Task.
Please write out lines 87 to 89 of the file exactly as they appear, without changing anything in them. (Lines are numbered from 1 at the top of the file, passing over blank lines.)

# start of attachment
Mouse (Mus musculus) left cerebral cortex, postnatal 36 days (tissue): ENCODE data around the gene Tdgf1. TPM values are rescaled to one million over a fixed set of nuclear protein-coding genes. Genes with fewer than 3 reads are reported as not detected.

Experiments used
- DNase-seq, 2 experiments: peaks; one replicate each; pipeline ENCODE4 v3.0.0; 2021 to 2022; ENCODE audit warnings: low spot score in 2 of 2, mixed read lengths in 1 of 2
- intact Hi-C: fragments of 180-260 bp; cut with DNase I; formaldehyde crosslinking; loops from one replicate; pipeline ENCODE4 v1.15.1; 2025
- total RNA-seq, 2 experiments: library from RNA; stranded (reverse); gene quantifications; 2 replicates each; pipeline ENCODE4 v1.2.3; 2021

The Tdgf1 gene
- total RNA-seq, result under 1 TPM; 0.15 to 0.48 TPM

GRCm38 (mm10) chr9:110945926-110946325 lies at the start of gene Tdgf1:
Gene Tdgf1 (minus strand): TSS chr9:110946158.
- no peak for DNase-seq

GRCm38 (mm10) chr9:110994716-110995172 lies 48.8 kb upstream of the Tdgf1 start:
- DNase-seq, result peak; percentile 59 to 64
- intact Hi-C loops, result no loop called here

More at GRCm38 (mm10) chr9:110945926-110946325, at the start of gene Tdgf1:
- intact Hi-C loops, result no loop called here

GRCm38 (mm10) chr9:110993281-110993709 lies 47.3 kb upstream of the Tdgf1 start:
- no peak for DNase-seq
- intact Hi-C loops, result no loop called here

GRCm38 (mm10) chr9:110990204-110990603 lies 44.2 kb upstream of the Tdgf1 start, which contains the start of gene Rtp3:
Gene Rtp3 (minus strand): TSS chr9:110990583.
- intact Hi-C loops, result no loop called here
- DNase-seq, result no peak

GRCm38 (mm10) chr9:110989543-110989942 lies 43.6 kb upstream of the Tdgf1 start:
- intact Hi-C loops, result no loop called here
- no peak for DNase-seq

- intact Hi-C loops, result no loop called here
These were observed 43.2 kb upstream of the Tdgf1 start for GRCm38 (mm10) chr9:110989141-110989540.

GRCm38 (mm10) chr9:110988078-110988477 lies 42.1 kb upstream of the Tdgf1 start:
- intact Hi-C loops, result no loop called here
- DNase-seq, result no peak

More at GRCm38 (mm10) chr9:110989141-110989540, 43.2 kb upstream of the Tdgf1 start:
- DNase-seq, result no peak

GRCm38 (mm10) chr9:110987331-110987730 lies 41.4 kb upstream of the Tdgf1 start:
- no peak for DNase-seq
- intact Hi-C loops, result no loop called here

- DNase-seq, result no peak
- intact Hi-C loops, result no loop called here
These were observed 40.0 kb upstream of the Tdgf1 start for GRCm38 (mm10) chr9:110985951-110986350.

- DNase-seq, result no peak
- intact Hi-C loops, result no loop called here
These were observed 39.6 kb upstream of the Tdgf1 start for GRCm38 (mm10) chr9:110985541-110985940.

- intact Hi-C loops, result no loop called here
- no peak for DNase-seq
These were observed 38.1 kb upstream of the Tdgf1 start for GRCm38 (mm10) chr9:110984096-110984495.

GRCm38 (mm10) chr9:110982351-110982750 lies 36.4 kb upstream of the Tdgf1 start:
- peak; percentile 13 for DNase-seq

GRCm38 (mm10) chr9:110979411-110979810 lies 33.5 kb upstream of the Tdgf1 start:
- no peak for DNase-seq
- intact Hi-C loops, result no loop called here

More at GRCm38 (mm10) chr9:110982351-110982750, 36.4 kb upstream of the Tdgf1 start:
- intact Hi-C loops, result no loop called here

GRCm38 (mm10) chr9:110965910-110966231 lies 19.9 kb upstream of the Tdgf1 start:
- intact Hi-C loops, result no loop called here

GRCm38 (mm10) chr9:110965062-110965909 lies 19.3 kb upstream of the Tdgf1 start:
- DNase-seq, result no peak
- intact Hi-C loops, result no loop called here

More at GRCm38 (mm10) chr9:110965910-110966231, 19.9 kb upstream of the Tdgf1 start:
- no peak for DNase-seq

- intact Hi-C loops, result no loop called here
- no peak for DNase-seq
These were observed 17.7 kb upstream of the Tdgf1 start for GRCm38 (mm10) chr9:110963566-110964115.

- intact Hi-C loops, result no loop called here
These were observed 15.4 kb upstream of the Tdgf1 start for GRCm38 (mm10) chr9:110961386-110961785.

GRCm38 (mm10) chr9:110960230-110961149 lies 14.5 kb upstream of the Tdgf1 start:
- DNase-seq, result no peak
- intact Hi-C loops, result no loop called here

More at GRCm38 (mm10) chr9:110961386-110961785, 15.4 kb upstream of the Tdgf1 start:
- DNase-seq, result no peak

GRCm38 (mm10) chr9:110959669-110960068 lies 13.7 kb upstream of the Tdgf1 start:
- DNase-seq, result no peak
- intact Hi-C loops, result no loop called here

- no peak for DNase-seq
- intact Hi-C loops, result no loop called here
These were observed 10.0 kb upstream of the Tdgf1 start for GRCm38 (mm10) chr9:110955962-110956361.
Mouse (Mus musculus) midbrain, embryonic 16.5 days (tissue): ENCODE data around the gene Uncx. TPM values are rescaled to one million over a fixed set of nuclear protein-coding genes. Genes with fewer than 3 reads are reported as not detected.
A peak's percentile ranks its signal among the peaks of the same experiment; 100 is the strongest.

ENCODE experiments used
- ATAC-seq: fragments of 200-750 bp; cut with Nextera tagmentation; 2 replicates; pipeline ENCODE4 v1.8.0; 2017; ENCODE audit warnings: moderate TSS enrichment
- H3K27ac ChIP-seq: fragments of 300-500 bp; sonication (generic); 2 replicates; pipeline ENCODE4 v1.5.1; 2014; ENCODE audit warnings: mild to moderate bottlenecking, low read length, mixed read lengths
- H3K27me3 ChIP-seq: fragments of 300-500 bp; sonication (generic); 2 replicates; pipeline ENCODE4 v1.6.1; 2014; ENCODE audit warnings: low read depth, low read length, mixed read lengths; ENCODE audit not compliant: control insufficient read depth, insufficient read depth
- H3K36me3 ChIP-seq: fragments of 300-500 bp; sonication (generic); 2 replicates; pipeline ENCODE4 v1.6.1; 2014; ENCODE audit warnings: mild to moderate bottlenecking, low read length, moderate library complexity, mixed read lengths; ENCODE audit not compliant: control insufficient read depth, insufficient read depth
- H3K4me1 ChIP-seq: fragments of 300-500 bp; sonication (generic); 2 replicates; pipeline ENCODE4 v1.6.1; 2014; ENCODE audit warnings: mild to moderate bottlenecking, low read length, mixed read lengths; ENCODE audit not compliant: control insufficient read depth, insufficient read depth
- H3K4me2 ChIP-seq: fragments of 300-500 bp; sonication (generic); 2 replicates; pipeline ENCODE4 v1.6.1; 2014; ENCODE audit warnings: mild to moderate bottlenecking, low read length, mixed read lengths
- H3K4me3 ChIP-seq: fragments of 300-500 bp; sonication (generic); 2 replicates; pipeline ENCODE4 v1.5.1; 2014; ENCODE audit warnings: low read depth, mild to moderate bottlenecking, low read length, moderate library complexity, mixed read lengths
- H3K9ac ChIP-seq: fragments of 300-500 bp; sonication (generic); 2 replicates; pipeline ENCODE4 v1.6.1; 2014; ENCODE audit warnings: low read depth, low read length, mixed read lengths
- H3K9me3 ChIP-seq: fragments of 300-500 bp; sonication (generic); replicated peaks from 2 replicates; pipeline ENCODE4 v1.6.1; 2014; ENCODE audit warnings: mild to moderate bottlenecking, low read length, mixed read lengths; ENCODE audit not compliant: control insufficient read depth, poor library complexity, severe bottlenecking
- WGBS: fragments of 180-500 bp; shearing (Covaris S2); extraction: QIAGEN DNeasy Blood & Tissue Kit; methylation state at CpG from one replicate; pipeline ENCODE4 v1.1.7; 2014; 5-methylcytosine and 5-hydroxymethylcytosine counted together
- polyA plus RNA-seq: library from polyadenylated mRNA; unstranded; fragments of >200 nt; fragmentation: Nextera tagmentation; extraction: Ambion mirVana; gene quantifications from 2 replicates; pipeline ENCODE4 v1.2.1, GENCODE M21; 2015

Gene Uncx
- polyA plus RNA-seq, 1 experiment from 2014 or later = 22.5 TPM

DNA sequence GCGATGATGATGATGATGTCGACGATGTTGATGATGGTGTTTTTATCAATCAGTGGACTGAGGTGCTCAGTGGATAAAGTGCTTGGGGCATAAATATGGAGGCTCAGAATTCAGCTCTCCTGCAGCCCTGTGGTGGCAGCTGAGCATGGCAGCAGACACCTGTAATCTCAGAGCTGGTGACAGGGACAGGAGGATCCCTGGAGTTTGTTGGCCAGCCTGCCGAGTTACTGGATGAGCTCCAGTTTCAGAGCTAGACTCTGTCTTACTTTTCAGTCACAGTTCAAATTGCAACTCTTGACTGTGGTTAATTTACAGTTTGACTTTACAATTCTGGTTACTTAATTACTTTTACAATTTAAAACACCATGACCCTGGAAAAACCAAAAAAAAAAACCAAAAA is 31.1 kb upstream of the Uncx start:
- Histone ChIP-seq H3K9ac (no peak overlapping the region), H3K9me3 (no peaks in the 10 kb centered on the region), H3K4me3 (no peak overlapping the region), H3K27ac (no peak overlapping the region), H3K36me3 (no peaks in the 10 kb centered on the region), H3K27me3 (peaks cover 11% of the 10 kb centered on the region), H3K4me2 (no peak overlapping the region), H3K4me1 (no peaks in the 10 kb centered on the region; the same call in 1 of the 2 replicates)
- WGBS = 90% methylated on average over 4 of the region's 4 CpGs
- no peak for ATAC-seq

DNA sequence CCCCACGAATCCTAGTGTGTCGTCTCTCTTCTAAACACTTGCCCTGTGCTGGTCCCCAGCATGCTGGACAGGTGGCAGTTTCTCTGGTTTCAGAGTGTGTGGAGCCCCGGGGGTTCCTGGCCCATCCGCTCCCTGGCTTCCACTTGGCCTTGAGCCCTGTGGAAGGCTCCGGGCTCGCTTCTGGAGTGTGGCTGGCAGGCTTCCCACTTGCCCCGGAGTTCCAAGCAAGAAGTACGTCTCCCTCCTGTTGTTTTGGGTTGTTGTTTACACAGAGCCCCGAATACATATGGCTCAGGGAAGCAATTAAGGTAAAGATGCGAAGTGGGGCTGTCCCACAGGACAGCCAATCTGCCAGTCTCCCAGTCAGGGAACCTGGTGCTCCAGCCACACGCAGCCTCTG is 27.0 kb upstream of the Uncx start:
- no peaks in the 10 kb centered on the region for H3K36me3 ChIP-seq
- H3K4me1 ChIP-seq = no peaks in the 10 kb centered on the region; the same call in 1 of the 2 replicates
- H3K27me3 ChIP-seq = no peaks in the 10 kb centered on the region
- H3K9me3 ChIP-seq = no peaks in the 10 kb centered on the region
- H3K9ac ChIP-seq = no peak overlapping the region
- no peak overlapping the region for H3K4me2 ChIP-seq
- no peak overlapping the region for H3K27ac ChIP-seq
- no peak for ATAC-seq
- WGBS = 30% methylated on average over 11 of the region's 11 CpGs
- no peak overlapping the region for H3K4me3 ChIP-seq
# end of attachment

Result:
- WGBS: fragments of 180-500 bp; shearing (Covaris S2); extraction: QIAGEN DNeasy Blood & Tissue Kit; methylation state at CpG from one replicate; pipeline ENCODE4 v1.1.7; 2014; 5-methylcytosine and 5-hydroxymethylcytosine counted together
- polyA plus RNA-seq: library from polyadenylated mRNA; unstranded; fragments of >200 nt; fragmentation: Nextera tagmentation; extraction: Ambion mirVana; gene quantifications from 2 replicates; pipeline ENCODE4 v1.2.1, GENCODE M21; 2015

Gene Uncx